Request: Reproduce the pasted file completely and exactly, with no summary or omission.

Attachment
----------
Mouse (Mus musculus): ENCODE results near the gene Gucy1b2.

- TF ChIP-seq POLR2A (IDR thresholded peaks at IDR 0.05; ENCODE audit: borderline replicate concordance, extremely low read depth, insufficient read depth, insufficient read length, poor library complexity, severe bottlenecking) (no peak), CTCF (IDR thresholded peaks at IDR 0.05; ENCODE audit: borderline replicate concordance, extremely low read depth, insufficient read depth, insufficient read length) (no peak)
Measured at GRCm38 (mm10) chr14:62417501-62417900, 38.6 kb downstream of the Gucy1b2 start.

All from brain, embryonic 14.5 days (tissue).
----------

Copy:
Mouse (Mus musculus): ENCODE results near the gene Gucy1b2.

- TF ChIP-seq POLR2A (IDR thresholded peaks at IDR 0.05; ENCODE audit: borderline replicate concordance, extremely low read depth, insufficient read depth, insufficient read length, poor library complexity, severe bottlenecking) (no peak), CTCF (IDR thresholded peaks at IDR 0.05; ENCODE audit: borderline replicate concordance, extremely low read depth, insufficient read depth, insufficient read length) (no peak)
Measured at GRCm38 (mm10) chr14:62417501-62417900, 38.6 kb downstream of the Gucy1b2 start.

All from brain, embryonic 14.5 days (tissue).